Category Archives: Consumer Law Scholarship

Hawkins & Penner essay about advertising, racial steering, and lending

Jim Hawkins of Houston and Tiffany Penner have written Advertising Injustices: Marketing Race and Credit in America, 70 Emory Law Journal 1619 (2021). Here is the abstract: Access to affordable credit played a central role in the Civil Rights Movement. But today, racial and ethnic minorities oversubscribe to high-cost lending products like payday loans and underuse […]

Finance Professor McNulty paper on consumer protection settlements

James E. McNulty a finance professor at Florida Atlantic University has written Consumer Protection Settlements: Theory and Policy. Here's the abstract: Lawsuits have a deterrent effect, but this is mitigated if settlements are routine. Regulators and judges should consider that a firm contemplating predatory activity directed at financially unsophisticated individuals might have built an estimate of […]

Becher & Benoliel article: Dark Contracts

Samuel Becher of Victoria University of Wellington and Uri Benoliel of Ramat Gan Law School have written Dark Contracts. Here is the abstract: Millions of consumers are routinely subject to non-transparent consumer contracts. Such contracts undermine fundamental contract law notions. They leave consumers uninformed and disempowered. They also encourage unethical behavior and undercut the ability of […]

Tschider article on consent and privacy

Charlotte Tschider of Loyola of Chicago has written Meaningful Choice: A History of Consent and Alternatives to the Consent Myth, 22 N.C. J.L. & Tech. 617 (2021). Here is the abstract: Although the first legal conceptions of commercial privacy were identified in Samuel Warren and Louis Brandeis’s foundational 1890 article, The Right to Privacy, conceptually, […]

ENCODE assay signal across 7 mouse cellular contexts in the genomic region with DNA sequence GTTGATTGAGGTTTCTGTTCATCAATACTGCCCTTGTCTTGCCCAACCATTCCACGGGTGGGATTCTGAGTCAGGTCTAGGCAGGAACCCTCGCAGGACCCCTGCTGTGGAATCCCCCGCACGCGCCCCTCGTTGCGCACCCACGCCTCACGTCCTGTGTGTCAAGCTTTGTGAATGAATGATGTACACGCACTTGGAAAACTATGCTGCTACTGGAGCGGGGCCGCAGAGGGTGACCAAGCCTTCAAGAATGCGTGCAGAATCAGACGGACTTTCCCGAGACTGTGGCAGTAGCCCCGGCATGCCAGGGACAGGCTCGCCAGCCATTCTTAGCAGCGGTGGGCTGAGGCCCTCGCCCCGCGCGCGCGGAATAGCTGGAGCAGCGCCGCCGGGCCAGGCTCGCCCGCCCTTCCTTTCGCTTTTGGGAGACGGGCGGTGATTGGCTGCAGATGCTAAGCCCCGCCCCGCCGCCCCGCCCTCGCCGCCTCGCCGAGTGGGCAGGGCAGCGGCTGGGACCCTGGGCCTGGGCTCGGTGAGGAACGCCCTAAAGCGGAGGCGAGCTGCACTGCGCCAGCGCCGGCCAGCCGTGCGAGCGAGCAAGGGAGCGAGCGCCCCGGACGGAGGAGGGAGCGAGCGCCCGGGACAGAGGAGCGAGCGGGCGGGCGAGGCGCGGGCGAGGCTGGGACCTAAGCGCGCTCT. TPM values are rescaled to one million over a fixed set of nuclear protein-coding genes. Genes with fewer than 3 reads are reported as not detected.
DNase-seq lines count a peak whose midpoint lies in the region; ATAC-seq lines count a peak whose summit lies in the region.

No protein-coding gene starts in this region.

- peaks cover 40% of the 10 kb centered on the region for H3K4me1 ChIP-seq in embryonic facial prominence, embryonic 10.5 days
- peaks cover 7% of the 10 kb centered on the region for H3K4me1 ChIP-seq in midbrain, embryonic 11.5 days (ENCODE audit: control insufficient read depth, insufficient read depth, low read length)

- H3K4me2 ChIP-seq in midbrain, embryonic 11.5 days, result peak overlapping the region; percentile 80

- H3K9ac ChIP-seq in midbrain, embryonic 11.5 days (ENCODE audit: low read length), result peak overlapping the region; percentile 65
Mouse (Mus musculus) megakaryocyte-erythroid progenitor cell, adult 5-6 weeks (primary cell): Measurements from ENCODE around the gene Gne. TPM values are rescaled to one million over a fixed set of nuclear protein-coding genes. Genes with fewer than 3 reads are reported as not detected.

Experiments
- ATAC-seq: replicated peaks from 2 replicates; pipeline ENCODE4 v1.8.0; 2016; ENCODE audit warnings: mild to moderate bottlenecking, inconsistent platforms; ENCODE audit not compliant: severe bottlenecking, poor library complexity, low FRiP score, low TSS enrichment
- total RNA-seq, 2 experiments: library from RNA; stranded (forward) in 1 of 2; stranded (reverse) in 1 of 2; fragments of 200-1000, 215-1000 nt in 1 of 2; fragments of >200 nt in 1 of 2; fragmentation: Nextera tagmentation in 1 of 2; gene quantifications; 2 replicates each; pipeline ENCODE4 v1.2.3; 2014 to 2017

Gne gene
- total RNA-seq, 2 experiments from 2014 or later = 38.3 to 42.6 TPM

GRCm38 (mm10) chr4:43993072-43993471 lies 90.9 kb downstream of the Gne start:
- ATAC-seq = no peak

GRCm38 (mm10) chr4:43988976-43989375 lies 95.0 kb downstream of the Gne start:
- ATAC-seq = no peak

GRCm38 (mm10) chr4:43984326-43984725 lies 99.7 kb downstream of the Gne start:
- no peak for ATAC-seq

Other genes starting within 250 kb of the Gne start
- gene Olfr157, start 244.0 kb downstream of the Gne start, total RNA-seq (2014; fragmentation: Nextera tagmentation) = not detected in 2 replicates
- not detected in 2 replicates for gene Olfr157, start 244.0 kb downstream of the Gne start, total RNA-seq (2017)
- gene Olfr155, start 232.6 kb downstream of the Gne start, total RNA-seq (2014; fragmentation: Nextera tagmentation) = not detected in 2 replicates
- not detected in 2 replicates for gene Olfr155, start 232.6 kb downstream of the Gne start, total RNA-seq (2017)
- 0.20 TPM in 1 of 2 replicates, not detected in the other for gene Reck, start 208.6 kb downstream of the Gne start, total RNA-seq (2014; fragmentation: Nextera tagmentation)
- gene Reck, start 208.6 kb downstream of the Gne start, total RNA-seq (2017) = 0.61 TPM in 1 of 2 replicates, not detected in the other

Zimmerman article on appeals courts hearing class actions

Adam S. Zimmerman of Loyola of Los Angeles has written The Class Appeal, 89 University of Chicago Law Review (Forthcoming 2022). Here's the abstract: For a wide variety of claims against the government, the federal courthouse doors are closed to all but those brought by powerful, organized interests. This is because hundreds of laws—colloquially known […]

Vijay Raghavan article on Consumer Law’s Equity Gap

Vijay Raghavan of Brooklyn has written Consumer Law's Equity Gap, Utah Law Review (forthcoming 2022). Here is the abstract: This article is about the views that shape and constrain the development of consumer law. Consider the market for short-term, high-cost loans. Policymakers tend to justify intervening in these markets on inefficiency grounds (consumers exhibit present bias) […]

Revised version of Six Scandals article available

by Jeff Sovern I have revised my article, Six Scandals: Why We Need Consumer Protection Laws Instead of Just Markets, to take into account the many helpful comments I received at the Berkeley Consumer Law Scholars Conference.  Here is the updated abstract: Markets are powerful mechanisms for serving consumers. Some critics of regulation have suggested […]

New study confirms that few consumers complain to government agencies about consumer fraud

Keith B. Anderson of the Federal Trade Commission – Bureau of Economics has written To Whom Do Victims of Mass-Market Consumer Fraud Complain?. Here is the abstract: Utilizing data from surveys of mass-market consumer fraud sponsored by the Federal Trade Commission in 2005, 2011, and 2017, this paper explores whether victims of such mass-market consumer frauds […]

Kreiczer-Levy article on the duties of online marketplaces

Shelly Kreiczer-Levy of Ramat Gan College of Law & Business; Global Affiliated Faculty, The Vulnerability and Human Condition Program, Emory Law School has written The Duties of Online Marketplaces 58 San Diego Law Review (2021). Here's the abstract: Is Amazon a seller for the purpose of product liability law? Is it obligated to stop price gouging by […]